Residents in England’s high-rise flats can access financial support to make their dwellings safer while they wait for remediation work on new fire alarm systems to complete.
First launched in January, the Waking Watch Relief Fund has been supporting thousands of residents in England’s high-rise buildings with unsafe cladding. It pays for the installation of fire alarm systems, removing or reducing the need for costly interim safety measures such as a ‘waking watch’, where a building is continually patrolled in case of a fire.
A total of £30 million was originally set aside for qualifying work, covering the upfront capital costs of installing alarm systems. Each building is different and this will impact on costs, however, expenditure above £1,500 per dwelling may require additional evidence from the applicant to show whether the costs are necessary and reasonable.
The Fund has just re-opened to use unallocated funding from the original £30 million pot. The precise amount available will depend on funding decisions currently being made but will be at least £2 million. The intention is to allocate funds to eligible buildings on a first come, first served basis until the whole of the £30 million budget is exhausted or the application period closes.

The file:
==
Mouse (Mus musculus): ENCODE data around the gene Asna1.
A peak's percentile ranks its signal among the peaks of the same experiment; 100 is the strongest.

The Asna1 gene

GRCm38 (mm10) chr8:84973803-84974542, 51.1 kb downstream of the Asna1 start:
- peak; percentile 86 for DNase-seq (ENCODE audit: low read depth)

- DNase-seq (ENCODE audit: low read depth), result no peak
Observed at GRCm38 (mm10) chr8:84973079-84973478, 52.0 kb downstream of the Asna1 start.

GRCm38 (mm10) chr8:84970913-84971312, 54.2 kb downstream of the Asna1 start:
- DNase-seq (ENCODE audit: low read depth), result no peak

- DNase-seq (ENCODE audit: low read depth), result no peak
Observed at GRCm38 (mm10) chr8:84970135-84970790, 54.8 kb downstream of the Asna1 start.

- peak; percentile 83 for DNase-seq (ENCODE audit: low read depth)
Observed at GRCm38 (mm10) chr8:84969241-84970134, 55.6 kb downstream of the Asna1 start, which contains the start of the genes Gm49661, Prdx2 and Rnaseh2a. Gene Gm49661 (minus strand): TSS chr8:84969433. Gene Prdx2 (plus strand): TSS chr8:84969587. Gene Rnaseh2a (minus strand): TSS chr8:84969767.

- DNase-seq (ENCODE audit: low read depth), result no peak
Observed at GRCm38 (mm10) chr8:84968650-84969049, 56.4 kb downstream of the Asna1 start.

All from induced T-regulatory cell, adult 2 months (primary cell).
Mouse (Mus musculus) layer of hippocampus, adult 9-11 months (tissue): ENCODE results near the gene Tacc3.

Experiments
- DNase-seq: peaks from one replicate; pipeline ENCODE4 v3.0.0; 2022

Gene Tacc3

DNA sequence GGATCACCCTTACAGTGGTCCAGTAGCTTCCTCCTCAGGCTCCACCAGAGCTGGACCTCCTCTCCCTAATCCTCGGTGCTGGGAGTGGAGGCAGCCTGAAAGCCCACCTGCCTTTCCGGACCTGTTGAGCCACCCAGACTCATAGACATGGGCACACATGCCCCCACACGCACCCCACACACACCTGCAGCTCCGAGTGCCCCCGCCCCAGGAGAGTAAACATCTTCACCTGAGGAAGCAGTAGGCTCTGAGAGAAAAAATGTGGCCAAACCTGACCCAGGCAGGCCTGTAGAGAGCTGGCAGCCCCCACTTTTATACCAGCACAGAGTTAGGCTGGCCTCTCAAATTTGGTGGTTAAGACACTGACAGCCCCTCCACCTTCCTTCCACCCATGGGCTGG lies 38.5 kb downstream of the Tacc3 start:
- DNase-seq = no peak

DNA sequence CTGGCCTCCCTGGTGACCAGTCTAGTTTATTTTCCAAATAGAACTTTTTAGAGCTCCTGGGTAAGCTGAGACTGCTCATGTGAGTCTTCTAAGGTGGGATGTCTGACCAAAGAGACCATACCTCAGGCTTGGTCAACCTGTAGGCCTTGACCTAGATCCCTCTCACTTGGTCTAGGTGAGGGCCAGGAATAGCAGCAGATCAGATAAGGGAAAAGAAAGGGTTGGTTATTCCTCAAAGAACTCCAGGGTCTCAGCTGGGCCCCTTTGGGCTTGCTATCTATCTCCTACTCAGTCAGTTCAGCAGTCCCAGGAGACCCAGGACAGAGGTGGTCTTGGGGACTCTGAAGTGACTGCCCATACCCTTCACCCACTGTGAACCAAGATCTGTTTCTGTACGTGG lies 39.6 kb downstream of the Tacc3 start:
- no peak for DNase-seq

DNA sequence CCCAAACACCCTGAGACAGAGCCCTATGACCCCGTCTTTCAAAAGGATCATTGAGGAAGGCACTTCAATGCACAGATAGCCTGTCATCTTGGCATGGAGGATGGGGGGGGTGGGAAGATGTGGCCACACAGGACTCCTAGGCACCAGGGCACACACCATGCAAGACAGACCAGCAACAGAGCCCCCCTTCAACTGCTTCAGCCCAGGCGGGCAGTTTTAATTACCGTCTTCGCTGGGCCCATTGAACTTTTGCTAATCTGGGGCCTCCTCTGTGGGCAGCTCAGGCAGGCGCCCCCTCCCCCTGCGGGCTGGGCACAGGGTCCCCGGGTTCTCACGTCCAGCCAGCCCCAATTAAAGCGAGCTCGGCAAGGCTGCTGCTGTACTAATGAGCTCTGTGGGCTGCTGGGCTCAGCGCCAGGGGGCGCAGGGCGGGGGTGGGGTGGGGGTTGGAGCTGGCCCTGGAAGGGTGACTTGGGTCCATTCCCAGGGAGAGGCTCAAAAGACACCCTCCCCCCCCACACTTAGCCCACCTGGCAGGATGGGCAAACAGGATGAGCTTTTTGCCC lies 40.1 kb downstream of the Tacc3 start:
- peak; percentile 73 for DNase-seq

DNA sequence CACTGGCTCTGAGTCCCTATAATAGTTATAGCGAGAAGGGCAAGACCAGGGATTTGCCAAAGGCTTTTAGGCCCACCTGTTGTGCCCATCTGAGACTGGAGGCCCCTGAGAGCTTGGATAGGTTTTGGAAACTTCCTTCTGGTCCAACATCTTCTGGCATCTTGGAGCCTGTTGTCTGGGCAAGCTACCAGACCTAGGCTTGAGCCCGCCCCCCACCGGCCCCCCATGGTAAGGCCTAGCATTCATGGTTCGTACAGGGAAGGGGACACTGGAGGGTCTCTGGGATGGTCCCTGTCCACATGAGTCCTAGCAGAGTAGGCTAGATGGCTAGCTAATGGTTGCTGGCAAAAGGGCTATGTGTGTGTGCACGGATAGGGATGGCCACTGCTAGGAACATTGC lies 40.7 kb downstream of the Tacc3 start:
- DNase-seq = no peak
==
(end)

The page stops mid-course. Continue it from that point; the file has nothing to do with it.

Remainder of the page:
Residential building owners and private landlords who own high-rise buildings with potentially dangerous cladding will qualify. In most cases, buildings will be in the private sector. They must be over 18 metres in height and have unsafe cladding systems. They must currently have a waking watch in place where these costs have been passed on to leaseholders.
Social sector buildings where the Registered Provider can evidence that waking watch costs have been passed to leaseholders and the costs of installing an alarm will fall on leaseholders will also be eligible.
Private sector buildings in all areas of England, except for those in Greater London, and social sector buildings in all areas of England will be eligible.
Applications re-opened on 26 May 2021 for a four-week period, closing on 24 June 2021.